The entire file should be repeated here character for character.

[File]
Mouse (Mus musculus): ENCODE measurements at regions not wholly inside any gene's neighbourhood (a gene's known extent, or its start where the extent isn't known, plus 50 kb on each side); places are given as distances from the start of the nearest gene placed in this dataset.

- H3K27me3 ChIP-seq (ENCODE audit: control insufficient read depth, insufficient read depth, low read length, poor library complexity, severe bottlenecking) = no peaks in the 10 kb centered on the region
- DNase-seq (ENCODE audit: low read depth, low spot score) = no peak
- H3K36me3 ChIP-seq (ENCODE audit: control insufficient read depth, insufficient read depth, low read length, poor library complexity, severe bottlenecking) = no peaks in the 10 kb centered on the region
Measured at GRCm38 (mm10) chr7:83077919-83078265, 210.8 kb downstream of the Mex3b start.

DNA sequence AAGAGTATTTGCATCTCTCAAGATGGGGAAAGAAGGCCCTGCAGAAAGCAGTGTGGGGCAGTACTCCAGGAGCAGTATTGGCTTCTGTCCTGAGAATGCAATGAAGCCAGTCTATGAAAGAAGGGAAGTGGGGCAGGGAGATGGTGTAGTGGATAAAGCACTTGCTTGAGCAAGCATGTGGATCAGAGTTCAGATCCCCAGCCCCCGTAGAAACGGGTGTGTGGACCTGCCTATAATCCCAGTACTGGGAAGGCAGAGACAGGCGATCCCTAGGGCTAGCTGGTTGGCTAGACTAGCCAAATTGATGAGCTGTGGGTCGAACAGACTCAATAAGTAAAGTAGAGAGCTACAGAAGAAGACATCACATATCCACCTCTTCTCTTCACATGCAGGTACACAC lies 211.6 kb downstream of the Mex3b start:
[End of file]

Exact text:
Mouse (Mus musculus): ENCODE measurements at regions not wholly inside any gene's neighbourhood (a gene's known extent, or its start where the extent isn't known, plus 50 kb on each side); places are given as distances from the start of the nearest gene placed in this dataset.

- H3K27me3 ChIP-seq (ENCODE audit: control insufficient read depth, insufficient read depth, low read length, poor library complexity, severe bottlenecking) = no peaks in the 10 kb centered on the region
- DNase-seq (ENCODE audit: low read depth, low spot score) = no peak
- H3K36me3 ChIP-seq (ENCODE audit: control insufficient read depth, insufficient read depth, low read length, poor library complexity, severe bottlenecking) = no peaks in the 10 kb centered on the region
Measured at GRCm38 (mm10) chr7:83077919-83078265, 210.8 kb downstream of the Mex3b start.

DNA sequence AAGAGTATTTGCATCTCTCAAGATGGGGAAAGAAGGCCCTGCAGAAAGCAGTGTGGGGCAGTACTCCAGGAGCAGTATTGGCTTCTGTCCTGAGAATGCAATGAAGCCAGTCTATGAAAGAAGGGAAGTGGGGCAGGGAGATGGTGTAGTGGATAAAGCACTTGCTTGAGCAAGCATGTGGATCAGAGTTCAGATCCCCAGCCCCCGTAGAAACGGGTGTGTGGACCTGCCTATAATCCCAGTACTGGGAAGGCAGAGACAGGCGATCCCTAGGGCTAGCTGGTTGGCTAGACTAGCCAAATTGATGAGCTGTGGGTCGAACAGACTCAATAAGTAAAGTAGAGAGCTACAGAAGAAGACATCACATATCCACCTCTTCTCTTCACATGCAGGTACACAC lies 211.6 kb downstream of the Mex3b start: